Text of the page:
Reviews Logo
SearchHomeContents PageSite Map
Sisters of the Raven
Barbara Hambly
Warner Aspect, 465 pages

Sisters of the Raven
Barbara Hambly
Award-winning author Barbara Hambly was born in San Diego and grew up in Southern California. She attended the University of California, Riverside, where she obtained a master's degree in medieval history and a black belt in Shotokan karate. She later taught a year of high school, waited tables, taught karate, shelved books in the local library and was "downsized" out of the aerospace industry two days after signing her first book contract in 1981 (Time of the Dark, first of the Darwath Trilogy). Other novels include The Magicians of Night, Bride of the Rat God, Children of the Jedi, Those Who Hunt the Night and Traveling with the Dead, as well as the critically acclaimed Benjamin January historical mystery series. She has been the President of the Science Fiction Writers of America (1994-1996), won a Locus Award and has multiple Nebula Award nominations. Currently, she lives in Los Angeles.

Barbara Hambly Website
ISFDB Bibliography
SF Site Review: Dragonstar
Excerpt: Sisters of the Raven
Barbara Hambly Tribute Site

Past Feature Reviews
A review by Victoria Strauss

In the Realm of the Seven Lakes, magic is dying. Or so fear the men, in whom the world's magic has always, exclusively, been born. But reluctant as they are to admit the dwindling of their powers, the male mages are even more unwilling to acknowledge the fact that the sorcerous ability they are losing isn't actually vanishing from the world, but only awakening in different vessels: women.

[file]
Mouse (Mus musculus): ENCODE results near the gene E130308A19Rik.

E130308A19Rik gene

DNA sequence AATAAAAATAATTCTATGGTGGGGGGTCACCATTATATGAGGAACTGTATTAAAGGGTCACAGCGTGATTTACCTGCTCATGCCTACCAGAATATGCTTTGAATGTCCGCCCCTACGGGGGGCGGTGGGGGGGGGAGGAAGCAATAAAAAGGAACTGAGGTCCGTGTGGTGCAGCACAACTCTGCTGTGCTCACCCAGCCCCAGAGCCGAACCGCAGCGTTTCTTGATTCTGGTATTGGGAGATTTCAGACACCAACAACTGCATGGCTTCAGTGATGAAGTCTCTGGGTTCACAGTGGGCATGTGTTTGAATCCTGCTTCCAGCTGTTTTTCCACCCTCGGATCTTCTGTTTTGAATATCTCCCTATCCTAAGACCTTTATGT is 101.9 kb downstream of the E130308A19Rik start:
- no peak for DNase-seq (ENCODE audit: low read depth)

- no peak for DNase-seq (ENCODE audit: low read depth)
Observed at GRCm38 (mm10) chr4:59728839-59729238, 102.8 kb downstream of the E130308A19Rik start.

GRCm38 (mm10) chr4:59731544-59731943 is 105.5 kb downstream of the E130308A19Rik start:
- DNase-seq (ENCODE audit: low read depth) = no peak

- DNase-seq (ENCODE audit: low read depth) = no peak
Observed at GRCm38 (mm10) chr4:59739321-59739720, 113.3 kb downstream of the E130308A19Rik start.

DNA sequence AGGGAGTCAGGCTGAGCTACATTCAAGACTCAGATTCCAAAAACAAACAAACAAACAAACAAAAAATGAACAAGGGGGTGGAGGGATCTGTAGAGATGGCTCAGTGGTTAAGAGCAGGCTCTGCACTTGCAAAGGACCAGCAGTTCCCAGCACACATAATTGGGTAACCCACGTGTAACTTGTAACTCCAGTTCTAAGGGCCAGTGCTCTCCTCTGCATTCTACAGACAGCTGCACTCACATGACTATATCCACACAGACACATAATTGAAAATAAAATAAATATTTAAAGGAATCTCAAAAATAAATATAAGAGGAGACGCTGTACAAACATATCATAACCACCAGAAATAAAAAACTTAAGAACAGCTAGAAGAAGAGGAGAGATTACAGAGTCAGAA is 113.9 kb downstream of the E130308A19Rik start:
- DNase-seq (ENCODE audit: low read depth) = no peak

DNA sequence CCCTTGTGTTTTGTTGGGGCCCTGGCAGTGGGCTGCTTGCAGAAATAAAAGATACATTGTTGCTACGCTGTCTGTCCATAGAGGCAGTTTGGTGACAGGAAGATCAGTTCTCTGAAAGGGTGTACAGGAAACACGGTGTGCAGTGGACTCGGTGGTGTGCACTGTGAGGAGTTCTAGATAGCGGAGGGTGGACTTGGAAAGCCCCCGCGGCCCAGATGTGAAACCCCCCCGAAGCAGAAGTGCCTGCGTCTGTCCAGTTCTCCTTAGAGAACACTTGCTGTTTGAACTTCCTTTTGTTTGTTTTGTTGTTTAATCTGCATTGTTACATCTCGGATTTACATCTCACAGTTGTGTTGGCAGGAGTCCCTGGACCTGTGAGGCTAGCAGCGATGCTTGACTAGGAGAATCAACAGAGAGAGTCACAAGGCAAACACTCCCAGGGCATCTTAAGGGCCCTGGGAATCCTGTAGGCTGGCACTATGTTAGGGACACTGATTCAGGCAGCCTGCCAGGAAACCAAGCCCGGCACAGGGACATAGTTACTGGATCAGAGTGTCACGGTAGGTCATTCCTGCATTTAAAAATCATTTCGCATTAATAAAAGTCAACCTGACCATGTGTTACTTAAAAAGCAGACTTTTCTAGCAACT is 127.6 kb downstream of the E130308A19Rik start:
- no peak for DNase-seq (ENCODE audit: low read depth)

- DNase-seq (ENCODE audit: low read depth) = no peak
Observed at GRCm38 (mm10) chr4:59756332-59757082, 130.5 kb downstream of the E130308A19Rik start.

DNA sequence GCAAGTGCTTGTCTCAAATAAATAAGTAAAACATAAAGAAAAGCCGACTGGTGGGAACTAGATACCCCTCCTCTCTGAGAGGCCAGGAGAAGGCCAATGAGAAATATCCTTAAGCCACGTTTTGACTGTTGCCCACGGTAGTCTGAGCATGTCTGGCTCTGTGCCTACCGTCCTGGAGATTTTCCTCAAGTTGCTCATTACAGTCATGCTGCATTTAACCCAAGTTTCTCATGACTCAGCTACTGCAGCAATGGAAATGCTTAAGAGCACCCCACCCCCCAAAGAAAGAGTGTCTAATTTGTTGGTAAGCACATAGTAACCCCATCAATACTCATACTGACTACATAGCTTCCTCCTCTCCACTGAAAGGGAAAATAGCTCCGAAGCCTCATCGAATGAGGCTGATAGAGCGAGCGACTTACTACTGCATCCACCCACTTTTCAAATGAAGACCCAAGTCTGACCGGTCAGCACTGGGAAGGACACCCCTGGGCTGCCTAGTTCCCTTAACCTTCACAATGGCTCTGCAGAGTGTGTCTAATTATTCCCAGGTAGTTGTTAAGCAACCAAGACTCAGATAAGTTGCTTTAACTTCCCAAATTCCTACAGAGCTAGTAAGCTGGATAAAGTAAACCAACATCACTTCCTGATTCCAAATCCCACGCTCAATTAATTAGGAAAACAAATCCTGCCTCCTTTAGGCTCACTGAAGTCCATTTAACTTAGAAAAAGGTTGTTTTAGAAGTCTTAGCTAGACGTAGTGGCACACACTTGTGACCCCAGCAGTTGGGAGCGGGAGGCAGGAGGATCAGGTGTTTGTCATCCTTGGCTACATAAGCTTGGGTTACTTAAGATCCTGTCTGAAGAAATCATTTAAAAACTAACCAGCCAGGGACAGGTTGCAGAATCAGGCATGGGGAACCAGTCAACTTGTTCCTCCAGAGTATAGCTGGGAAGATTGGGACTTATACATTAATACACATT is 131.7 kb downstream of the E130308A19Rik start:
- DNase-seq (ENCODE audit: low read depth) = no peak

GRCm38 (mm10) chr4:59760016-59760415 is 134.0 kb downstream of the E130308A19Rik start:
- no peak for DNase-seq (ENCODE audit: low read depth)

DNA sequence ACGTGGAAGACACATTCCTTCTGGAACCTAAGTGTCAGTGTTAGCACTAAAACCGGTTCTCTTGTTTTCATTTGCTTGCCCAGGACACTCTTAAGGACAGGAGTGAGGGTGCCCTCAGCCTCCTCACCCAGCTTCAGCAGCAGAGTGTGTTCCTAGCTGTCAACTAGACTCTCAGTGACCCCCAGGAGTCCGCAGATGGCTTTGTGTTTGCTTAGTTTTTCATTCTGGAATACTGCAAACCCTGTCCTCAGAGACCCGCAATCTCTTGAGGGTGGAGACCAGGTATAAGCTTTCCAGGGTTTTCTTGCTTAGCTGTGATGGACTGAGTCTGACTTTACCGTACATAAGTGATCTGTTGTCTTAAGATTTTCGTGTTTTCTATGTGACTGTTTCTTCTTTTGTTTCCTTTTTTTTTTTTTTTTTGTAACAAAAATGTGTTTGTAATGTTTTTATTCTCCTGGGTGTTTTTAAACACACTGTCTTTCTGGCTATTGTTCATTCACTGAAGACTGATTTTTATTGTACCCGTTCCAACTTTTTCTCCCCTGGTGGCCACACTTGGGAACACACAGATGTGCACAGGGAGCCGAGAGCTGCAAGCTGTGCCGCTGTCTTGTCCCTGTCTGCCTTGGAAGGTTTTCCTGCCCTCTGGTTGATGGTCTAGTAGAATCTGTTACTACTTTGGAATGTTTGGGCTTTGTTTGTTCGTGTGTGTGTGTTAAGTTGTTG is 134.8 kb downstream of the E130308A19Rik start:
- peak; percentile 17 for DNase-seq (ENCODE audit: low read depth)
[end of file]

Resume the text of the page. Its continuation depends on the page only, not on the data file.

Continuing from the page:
In a society where women are utterly subject to men, with few rights or privileges of their own, this is not only a cosmic insult but a profound threat to the social order. The situation is desperate, however, for the mages of the Citadel can no longer summon the seasonal rains, and without them the desert-bordered Realm faces catastrophic drought. For the first time in history, a female magic-wielder has been admitted to the College of the Sun Mages in the Yellow City, in hopes her power can revitalize the annual ritual.

Centuries of tradition can't immediately be overthrown, of course, and Raeshaldis, the new novice, must struggle with the prejudice of her teachers and the hazing of the other students. Meanwhile, Oryn Jothek, king of the Realm, tries to persuade the reluctant lords of his council to back his plan to reduce the Realm's reliance on magic by finding a mechanical way to bring water; and magic-wielding women -- including Oryn's consort, the Summer Concubine -- experiment in secret to harness their unpredictable new powers, with equally unpredictable results. As the rains fail to arrive, the people's fear grows, while Oryn's lords plot against him and a fanatical religious leader with an alternative explanation for the drought acquires an increasingly violent following. And somewhere in the Yellow City, someone -- or something -- is kidnapping and horribly murdering women who do magic.